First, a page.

Skip to comments.80% Of US Adults Are Near Poverty, Rely On Welfare, Or Are Unemployed
Posted on 07/29/2013 2:12:25 AM PDT by RKBA Democrat
Despite consumer confidence at a six-year high, the latest AP survey of the real America shows a stunning four out of five U.S. adults struggle with joblessness, are near poverty, or rely on welfare for at least parts of their lives amid signs of deteriorating economic security and an elusive American dream. Hardship is particularly on the rise among whites, based on several measures. Pessimism among whites about their families' economic futures has climbed to the highest point since at least 1987.
"Poverty is no longer an issue of 'them', it's an issue of 'us'," as 'the invisible poor' - lower income whites - are generally dispersed in suburbs (Appalachia, the industrial Midwest, and across America's heartland, from Missouri, Arkansas and Oklahoma up through the Great Plains) where more than 60% of the poor are white.
More than 19 million whites fall below the poverty line of $23,021 for a family of four - accounting for more than 41% of the nation's destitute - nearly double the number of poor blacks and as one survey respondent noted "I think it's going to get worse."
Hardship is particularly on the rise among whites, based on several measures. Pessimism among that racial group about their families' economic futures has climbed to the highest point since at least 1987. In the most recent AP-GfK poll, 63 percent of whites called the economy "poor."
"If you do try to go apply for a job, they're not hiring people, and they're not paying that much to even go to work," she said. Children, she said, have "nothing better to do than to get on drugs."
Economic insecurity among whites also is more pervasive than is shown in government data, engulfing more than 76 percent of white adults by the time they turn 60, according to a new economic gauge being published next year by the Oxford University Press.
"It's time that America comes to understand that many of the nation's biggest disparities, from education and life expectancy to poverty, are increasingly due to economic class position," said William Julius Wilson, a Harvard professor who specializes in race and poverty.
"There is the real possibility that white alienation will increase if steps are not taken to highlight and address inequality on a broad front,"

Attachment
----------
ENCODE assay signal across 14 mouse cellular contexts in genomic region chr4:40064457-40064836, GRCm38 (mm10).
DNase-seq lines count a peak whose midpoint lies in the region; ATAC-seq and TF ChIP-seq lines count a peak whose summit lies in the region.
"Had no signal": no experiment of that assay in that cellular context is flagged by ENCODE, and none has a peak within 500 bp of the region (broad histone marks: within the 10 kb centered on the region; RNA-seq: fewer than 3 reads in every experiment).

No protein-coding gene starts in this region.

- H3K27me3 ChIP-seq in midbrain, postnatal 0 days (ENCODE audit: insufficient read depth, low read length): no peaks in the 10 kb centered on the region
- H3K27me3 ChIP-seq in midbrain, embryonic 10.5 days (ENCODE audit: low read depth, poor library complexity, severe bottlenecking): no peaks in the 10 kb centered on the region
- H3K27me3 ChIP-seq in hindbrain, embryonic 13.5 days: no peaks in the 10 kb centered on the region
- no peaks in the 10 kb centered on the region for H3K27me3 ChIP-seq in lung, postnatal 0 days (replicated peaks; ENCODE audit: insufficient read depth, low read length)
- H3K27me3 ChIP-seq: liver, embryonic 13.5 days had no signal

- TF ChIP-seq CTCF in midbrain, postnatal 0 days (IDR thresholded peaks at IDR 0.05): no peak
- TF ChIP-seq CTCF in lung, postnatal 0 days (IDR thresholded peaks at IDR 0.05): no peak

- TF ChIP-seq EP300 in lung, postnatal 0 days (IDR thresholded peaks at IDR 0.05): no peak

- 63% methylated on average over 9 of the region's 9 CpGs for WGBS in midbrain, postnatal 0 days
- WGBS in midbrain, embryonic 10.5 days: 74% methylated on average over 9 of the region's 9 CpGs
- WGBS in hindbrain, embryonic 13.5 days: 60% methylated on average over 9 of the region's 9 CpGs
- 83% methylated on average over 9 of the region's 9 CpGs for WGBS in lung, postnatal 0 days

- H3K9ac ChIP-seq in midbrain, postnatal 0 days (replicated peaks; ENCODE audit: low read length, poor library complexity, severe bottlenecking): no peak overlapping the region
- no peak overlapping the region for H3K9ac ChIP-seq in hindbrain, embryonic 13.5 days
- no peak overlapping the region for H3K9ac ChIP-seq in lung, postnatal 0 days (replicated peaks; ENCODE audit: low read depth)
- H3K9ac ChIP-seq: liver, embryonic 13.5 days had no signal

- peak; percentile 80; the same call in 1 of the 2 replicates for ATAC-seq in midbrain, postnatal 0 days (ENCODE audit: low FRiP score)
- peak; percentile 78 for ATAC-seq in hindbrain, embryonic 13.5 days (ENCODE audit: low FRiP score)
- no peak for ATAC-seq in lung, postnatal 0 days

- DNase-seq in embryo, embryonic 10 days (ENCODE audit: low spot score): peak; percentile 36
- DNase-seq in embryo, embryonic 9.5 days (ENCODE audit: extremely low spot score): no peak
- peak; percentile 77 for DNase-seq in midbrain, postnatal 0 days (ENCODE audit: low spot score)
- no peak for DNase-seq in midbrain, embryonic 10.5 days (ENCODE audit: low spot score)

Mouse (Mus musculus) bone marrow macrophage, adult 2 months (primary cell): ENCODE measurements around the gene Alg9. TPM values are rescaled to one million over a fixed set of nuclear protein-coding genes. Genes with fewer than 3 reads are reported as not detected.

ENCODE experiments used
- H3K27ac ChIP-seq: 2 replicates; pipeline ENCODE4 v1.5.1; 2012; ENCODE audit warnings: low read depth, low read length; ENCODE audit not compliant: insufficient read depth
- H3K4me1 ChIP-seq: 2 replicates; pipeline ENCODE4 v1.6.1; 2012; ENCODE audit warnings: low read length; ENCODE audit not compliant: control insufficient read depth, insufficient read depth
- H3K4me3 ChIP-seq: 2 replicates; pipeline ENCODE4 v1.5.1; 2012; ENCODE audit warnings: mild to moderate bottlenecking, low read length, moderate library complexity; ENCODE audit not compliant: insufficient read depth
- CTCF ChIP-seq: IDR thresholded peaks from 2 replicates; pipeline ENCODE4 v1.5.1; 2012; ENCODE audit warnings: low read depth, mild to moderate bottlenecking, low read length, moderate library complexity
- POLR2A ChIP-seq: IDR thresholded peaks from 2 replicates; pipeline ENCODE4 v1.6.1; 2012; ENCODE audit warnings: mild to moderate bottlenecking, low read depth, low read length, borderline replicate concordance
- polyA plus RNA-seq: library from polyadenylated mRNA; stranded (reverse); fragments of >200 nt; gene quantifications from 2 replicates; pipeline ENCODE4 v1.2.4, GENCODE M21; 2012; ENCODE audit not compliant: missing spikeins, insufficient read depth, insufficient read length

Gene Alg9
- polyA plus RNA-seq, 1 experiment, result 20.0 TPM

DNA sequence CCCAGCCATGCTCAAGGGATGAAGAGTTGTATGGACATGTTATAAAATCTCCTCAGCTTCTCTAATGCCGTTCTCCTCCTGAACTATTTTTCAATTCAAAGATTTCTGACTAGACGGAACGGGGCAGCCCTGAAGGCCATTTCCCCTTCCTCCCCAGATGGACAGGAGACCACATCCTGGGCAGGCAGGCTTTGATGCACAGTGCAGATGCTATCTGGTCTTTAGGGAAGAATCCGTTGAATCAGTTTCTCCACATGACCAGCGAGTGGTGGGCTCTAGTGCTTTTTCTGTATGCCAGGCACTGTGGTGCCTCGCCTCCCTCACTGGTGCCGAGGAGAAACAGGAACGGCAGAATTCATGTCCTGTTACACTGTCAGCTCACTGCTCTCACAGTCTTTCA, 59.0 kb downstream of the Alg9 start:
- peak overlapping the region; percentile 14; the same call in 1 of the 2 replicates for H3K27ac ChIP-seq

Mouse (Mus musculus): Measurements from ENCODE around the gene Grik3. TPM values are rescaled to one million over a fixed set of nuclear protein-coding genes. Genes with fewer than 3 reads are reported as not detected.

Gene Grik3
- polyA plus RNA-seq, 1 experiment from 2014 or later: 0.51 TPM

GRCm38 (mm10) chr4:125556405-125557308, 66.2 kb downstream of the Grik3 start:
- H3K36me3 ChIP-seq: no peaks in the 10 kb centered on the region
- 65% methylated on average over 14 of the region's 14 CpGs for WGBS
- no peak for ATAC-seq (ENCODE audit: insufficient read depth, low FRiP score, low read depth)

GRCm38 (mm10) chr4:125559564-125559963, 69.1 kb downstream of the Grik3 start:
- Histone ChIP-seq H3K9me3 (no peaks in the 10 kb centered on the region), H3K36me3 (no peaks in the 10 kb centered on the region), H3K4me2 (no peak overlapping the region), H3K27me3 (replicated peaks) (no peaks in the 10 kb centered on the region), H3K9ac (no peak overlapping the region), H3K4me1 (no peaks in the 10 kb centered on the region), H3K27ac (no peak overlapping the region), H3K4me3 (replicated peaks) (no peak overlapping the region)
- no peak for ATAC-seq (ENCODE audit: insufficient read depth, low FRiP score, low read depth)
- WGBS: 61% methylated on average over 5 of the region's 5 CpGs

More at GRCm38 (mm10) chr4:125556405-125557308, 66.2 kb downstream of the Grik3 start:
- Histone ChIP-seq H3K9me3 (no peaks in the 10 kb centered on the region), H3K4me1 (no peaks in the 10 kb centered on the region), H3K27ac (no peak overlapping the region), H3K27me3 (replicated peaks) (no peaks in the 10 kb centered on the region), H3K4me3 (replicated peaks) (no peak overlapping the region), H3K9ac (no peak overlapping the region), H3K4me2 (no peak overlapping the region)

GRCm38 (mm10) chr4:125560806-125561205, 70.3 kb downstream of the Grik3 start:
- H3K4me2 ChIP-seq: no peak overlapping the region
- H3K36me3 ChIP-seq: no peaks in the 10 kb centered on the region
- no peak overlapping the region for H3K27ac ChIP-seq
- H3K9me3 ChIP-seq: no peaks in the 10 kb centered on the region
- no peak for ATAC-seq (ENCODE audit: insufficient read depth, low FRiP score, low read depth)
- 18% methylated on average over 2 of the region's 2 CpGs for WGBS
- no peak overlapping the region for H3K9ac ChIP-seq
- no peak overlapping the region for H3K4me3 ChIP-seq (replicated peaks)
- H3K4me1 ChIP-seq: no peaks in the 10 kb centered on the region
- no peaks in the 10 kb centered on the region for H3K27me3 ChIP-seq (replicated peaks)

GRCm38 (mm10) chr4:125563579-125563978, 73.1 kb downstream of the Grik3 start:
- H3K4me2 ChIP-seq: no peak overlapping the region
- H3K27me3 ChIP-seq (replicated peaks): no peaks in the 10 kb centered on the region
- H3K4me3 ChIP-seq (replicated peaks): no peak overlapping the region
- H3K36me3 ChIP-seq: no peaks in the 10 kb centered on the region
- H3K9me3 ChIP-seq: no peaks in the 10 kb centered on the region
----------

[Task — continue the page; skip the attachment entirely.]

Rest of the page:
"Poverty is no longer an issue of 'them', it's an issue of 'us'," says Mark Rank, a professor at Washington University in St. Louis who calculated the numbers.
Among the findings:
For the first time since 1975, the number of white single-mother households who were living in poverty with children surpassed or equaled black ones in the past decade, spurred by job losses and faster rates of out-of-wedlock births among whites. White single-mother families in poverty stood at nearly 1.5 million in 2011, comparable to the number for blacks. Hispanic single-mother families in poverty trailed at 1.2 million.
The share of children living in high-poverty neighborhoods those with poverty rates of 30 percent or more has increased to 1 in 10, putting them at higher risk of teen pregnancy or dropping out of school. Non-Hispanic whites accounted for 17 percent of the child population in such neighborhoods, up from 13 percent in 2000, even though the overall proportion of white children in the U.S. has been declining.
The share of black children in high-poverty neighborhoods dropped sharply, from 43 percent to 37 percent, while the share of Latino children ticked higher, from 38 to 39 percent.
Going back to the 1980s, never have whites been so pessimistic about their futures.
All this despite Jack Lew's insistence on this morning's Meet The Press that this recovery is 'not anemic', six year highs in consumer confidence, and all-time-highs in US equity markets.
Perhaps it is worth reiterating the question that Rick Santelli asked before?
"for at least parts of their lives" ... I'm surprised it's only 80%.
("For their entire lives" might be approaching the magic 47% after Obama, but that's not what the article says.)
My students do not seem to have trouble finding jobs, especially if they are in accounting or business. The # of my college seniors going into law has plummeted.
In short, if all these people are "near poverty" they sure aren't behaving that way.
Granted most of those in poverty have a cell phone and cable tv it doesn’t change the fact that comparing $$ is Atlanta to most of Africa is a useless exercise to determine poverty.
Pike County has one of the highest unemployment rates in the state. 12.4% on the fake unemployment scale, so God only knows how many are really unemployed.
“I know I’m in the ‘burbs, but this just doesn’t compute as much as Freepers want it to.”